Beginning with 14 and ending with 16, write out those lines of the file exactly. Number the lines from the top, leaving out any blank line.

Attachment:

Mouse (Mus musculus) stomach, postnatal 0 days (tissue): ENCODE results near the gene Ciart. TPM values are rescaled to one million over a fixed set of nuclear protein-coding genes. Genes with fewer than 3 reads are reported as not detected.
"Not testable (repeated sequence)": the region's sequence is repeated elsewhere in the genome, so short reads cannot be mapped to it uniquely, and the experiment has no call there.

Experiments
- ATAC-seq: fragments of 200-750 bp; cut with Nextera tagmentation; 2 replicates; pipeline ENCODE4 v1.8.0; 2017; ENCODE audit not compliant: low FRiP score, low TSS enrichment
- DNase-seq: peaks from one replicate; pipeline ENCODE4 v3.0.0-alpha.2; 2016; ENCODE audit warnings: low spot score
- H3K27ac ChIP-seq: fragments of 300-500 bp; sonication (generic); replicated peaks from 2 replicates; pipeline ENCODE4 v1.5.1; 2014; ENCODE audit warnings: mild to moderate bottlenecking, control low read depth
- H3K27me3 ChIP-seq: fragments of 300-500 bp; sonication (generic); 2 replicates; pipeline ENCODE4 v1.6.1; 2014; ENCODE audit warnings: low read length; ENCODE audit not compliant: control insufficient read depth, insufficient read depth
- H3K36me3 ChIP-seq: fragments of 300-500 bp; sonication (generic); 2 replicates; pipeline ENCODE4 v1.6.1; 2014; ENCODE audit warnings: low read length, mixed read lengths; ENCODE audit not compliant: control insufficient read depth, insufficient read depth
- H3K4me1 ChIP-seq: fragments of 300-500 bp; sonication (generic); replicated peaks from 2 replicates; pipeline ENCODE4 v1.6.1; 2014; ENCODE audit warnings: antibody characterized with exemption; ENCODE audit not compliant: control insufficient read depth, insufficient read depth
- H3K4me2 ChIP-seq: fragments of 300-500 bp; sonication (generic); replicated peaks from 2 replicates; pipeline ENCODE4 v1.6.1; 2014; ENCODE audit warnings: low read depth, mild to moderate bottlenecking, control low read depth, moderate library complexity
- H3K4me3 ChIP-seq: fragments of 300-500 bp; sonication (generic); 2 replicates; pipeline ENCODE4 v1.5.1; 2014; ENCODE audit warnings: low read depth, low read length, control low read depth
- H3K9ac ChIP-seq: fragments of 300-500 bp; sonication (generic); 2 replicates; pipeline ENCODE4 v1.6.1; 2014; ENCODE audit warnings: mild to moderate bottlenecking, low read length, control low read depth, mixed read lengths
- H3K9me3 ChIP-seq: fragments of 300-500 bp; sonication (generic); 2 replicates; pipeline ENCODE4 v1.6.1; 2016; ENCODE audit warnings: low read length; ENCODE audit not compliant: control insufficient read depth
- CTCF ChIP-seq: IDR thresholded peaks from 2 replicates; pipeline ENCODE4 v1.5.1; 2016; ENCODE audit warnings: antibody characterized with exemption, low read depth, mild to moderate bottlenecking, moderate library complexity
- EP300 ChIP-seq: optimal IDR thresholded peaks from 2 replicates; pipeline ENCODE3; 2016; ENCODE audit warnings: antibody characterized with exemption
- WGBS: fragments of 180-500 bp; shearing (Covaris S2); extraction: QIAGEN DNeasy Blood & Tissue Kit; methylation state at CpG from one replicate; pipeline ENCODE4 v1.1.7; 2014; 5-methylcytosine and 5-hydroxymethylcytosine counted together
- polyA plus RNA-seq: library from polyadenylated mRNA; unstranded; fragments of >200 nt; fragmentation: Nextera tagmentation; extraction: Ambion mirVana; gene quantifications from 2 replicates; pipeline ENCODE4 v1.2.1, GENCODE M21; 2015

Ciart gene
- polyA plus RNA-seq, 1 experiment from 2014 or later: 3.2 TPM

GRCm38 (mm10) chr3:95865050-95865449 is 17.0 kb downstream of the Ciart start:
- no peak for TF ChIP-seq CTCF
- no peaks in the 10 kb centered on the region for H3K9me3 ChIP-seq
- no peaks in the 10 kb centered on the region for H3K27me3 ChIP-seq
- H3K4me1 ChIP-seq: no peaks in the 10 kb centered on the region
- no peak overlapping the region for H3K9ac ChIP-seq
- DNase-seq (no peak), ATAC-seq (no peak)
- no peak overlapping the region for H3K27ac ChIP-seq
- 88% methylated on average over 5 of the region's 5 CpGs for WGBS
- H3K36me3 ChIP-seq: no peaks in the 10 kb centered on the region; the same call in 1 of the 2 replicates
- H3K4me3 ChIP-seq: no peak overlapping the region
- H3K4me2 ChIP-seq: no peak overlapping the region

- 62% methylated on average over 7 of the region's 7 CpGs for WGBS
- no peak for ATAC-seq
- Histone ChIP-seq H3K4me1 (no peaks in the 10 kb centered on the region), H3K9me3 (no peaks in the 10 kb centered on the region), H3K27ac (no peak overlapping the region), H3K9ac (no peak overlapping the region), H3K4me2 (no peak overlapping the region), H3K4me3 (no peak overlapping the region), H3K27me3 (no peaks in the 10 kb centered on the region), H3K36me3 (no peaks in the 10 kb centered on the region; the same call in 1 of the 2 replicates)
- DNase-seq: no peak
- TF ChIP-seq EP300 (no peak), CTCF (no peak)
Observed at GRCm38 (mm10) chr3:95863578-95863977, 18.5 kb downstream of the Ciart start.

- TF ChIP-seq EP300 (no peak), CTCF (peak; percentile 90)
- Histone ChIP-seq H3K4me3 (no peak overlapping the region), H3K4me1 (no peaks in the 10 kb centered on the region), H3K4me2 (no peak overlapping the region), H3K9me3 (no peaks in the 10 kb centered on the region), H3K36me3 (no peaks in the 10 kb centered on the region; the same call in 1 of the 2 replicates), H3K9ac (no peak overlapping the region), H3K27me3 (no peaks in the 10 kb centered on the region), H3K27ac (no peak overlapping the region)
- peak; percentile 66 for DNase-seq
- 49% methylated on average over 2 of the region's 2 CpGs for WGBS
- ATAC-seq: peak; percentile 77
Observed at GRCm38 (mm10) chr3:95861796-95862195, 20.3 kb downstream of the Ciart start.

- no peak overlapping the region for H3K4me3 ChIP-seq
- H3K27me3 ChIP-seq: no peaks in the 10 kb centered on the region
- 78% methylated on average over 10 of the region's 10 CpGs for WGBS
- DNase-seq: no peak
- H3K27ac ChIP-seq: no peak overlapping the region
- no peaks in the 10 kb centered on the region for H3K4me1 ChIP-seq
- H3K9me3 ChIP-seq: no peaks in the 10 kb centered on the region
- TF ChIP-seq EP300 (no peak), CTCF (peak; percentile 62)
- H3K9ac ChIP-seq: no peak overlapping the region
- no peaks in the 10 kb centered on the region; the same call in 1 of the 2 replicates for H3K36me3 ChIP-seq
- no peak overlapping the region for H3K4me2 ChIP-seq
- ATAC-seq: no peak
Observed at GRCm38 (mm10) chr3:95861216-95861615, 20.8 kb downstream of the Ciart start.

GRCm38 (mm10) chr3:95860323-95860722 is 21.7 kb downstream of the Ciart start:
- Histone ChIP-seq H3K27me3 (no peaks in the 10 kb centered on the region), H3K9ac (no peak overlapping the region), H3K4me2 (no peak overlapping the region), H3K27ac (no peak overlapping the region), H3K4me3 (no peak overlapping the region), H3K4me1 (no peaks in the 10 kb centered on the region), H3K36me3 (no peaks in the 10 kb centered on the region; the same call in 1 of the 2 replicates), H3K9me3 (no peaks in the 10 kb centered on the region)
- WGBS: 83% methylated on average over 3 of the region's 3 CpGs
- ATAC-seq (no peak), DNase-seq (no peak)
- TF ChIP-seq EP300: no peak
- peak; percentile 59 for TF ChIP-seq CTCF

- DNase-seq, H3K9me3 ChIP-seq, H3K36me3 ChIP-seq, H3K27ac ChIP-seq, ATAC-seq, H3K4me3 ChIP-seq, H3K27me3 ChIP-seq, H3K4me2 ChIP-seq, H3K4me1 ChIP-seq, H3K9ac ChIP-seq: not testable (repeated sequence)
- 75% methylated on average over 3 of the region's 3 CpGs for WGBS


- CTCF ChIP-seq: IDR thresholded peaks from 2 replicates; pipeline ENCODE4 v1.5.1; 2016; ENCODE audit warnings: antibody characterized with exemption, low read depth, mild to moderate bottlenecking, moderate library complexity
- EP300 ChIP-seq: optimal IDR thresholded peaks from 2 replicates; pipeline ENCODE3; 2016; ENCODE audit warnings: antibody characterized with exemption
- WGBS: fragments of 180-500 bp; shearing (Covaris S2); extraction: QIAGEN DNeasy Blood & Tissue Kit; methylation state at CpG from one replicate; pipeline ENCODE4 v1.1.7; 2014; 5-methylcytosine and 5-hydroxymethylcytosine counted together